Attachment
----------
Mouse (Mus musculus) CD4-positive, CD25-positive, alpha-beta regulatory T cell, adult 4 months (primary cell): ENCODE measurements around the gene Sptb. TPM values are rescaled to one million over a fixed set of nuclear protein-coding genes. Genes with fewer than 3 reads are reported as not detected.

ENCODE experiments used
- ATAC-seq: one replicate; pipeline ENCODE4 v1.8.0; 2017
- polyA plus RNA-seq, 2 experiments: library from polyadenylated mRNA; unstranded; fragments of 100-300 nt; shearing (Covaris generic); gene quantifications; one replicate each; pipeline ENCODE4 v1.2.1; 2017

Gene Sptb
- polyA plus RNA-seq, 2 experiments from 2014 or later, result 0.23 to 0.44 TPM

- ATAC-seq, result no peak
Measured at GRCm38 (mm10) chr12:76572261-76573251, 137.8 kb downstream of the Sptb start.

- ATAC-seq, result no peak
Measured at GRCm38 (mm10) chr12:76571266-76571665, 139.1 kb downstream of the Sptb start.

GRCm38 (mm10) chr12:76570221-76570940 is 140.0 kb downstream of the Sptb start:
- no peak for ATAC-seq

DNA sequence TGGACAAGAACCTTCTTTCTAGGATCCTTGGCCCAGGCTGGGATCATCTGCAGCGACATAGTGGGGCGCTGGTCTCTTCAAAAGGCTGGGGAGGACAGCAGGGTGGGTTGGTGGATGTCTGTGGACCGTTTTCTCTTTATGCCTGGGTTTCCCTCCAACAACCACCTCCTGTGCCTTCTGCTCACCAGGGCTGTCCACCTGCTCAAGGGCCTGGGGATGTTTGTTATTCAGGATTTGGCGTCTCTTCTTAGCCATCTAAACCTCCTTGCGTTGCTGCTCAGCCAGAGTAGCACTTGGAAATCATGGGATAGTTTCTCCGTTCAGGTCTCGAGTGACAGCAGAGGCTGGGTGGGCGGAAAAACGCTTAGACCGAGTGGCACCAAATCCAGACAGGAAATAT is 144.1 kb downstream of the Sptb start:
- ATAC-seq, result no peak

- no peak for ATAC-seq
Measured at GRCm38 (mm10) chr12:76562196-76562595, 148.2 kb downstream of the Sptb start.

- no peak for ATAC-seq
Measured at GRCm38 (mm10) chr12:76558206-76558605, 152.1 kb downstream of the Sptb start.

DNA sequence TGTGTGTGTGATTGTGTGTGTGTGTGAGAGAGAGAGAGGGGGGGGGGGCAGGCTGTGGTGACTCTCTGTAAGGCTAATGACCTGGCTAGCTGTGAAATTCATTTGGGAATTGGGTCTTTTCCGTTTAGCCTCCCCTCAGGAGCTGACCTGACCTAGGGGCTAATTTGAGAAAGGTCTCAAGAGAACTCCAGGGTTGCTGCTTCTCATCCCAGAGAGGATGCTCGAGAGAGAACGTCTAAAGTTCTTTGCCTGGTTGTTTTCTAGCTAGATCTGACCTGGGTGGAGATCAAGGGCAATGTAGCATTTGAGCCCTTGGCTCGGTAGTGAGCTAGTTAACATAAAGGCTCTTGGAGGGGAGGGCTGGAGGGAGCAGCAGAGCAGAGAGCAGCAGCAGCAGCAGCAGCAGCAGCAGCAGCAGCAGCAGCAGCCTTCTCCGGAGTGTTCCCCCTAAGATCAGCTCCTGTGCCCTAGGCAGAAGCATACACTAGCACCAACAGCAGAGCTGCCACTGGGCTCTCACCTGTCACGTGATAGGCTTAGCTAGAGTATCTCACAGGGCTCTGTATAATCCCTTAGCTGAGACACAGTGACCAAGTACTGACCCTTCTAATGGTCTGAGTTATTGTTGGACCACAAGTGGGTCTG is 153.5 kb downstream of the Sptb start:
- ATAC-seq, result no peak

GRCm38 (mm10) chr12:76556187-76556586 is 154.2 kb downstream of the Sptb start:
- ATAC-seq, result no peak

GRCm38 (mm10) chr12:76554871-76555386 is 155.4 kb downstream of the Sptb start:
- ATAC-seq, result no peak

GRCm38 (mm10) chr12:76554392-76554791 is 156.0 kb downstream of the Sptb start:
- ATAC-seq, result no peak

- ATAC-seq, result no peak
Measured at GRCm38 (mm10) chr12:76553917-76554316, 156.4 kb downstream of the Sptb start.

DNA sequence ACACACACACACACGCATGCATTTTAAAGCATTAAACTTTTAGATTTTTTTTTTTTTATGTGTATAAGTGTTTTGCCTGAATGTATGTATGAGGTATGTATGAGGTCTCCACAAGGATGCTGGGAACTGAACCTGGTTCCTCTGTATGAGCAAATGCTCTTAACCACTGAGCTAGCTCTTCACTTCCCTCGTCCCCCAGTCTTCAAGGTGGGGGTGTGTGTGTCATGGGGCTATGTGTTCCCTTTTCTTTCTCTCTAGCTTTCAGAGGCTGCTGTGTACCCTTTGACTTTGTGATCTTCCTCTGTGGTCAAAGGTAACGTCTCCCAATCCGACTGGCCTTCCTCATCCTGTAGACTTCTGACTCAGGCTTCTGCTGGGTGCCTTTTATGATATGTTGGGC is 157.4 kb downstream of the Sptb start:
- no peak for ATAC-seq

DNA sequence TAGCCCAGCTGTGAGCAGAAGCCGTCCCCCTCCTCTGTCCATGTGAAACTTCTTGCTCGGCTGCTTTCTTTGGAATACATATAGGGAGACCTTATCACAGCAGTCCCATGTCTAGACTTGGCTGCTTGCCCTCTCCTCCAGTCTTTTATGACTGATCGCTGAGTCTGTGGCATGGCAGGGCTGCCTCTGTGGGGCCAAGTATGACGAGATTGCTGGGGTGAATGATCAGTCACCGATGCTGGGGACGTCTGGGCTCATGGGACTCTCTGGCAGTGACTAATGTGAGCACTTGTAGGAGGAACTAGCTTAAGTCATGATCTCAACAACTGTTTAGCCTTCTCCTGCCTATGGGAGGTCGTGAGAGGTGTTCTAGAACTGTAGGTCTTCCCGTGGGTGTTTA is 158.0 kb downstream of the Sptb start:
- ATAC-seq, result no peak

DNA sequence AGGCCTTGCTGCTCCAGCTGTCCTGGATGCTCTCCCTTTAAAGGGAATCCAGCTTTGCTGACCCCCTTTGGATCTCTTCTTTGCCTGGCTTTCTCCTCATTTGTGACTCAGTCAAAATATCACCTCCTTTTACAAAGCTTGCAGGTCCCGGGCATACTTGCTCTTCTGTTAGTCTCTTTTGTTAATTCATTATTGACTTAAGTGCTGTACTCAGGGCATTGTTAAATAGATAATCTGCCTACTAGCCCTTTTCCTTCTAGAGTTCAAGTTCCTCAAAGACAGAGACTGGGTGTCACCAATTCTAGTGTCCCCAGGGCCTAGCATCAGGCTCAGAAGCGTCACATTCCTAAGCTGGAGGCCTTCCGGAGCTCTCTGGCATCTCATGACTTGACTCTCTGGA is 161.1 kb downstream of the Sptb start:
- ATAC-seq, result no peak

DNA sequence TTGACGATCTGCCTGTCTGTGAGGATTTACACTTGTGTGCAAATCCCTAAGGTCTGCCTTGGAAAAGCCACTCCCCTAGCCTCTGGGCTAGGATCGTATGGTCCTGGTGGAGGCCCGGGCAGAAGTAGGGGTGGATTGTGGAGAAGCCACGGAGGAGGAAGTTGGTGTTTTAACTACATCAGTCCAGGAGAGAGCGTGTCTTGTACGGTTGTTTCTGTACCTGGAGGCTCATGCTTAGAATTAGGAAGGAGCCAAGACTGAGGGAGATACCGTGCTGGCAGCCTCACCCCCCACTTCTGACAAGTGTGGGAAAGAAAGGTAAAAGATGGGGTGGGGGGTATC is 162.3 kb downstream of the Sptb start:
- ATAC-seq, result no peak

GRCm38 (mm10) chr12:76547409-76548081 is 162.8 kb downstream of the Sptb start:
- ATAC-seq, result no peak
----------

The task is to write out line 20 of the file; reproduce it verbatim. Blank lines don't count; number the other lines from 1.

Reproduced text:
- ATAC-seq, result no peak